From the First Nation caregivers who healed, birthed and nursed for millennia to the untrained and ill-equipped convict men and women who cared for the sick in the fledgling colony of New South Wales, nursing has been practised in Australia since the beginning.
It would take the arrival of a group of dedicated Irish nuns, followed by Florence Nightingale-trained nurses - and decades of constant and continuing campaigning - to transform nursing into what it is today: the most trusted profession in Australia.
Nurses have operated in hastily erected tents and vermin-ridden hospitals, out of the back of utes and in planes flying across remote corners of the country, under fire and under extreme pressure. In a time when medical knowledge was limited, they applied starch or mustard poultices, administered soap and water enemas and tranquilised patients with alcohol. Modern nurses process patient data, carry out research and make complex clinical decisions. But the core nursing values of kindness, compassion and courage have remained unchanged.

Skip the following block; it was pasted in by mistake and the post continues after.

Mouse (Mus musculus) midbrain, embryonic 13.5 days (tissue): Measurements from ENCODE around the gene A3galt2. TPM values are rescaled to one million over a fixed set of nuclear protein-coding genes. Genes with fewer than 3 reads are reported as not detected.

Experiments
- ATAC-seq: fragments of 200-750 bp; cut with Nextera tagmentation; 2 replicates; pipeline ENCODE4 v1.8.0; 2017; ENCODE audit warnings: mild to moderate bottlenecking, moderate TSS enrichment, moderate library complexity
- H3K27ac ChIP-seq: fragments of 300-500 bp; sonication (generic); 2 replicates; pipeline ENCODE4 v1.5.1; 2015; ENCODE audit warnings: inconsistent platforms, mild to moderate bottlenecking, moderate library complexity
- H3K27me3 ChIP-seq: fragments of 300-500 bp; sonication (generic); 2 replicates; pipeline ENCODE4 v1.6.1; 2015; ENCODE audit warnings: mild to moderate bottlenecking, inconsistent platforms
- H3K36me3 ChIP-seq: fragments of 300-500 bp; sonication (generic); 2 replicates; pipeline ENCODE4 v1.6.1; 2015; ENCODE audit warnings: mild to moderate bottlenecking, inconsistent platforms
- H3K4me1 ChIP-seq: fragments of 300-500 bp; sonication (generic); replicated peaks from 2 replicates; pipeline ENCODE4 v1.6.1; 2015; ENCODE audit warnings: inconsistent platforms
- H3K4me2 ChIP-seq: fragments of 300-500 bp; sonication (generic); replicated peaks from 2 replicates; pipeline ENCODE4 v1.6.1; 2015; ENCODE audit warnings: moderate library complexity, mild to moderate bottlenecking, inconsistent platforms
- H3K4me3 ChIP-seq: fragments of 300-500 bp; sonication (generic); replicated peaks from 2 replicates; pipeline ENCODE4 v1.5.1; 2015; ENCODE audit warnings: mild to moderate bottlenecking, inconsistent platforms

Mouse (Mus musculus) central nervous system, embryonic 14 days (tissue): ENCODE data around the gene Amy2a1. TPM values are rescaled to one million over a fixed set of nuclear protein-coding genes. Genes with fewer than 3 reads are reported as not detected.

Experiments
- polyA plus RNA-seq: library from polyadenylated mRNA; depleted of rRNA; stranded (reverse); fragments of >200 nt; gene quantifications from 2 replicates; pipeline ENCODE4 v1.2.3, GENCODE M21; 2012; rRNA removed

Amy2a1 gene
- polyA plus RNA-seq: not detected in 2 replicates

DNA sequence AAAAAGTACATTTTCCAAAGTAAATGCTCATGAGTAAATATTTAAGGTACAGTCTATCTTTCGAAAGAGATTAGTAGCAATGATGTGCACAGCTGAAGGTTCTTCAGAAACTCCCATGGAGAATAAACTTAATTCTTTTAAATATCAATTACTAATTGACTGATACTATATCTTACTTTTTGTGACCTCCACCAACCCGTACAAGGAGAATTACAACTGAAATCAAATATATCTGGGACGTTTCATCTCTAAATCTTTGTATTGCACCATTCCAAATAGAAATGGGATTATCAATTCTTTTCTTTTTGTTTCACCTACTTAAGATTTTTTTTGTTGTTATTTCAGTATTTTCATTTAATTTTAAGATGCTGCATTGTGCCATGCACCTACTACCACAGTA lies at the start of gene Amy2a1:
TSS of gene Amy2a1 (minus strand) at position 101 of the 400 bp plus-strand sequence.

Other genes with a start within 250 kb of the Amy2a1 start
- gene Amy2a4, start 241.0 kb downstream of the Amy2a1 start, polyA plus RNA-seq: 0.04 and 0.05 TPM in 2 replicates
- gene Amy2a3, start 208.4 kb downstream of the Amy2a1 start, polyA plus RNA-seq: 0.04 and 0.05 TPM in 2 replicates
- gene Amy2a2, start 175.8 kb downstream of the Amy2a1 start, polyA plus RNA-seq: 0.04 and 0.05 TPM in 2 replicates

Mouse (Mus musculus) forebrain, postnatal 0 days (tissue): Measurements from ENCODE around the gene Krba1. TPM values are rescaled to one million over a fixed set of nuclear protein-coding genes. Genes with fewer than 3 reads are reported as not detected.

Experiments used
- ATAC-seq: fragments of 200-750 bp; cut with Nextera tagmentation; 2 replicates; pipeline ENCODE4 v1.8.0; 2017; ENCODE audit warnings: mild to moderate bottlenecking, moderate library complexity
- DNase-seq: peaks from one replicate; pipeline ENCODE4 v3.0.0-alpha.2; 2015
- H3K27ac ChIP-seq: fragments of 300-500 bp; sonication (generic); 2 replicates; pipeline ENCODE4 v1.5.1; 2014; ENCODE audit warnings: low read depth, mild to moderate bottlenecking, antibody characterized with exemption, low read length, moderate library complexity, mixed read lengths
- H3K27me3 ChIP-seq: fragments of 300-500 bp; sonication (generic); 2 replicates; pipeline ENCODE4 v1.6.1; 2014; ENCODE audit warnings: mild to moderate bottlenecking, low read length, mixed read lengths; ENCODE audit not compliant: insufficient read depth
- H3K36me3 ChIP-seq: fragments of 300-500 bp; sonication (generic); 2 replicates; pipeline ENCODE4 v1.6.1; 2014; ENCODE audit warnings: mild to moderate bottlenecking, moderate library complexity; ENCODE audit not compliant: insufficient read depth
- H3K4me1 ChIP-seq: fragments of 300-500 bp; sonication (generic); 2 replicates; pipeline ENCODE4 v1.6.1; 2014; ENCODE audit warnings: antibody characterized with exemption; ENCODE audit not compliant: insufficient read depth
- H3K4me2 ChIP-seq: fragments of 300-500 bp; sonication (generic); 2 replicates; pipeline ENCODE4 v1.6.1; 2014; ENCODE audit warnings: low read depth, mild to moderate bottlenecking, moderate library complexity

Nurses of Australia is beautifully illustrated with images of nurses in the wards; relaxing after a shift; interacting with patients; posing for the camera. Readers will see uniforms change, as veils and capes disappear, hemlines are shortened and then replaced by scrubs. Portraits of nursing's trailblazers and leaders show formidable women who took on archbishops, the medical fraternity, institutionalised racism and sexism - and won.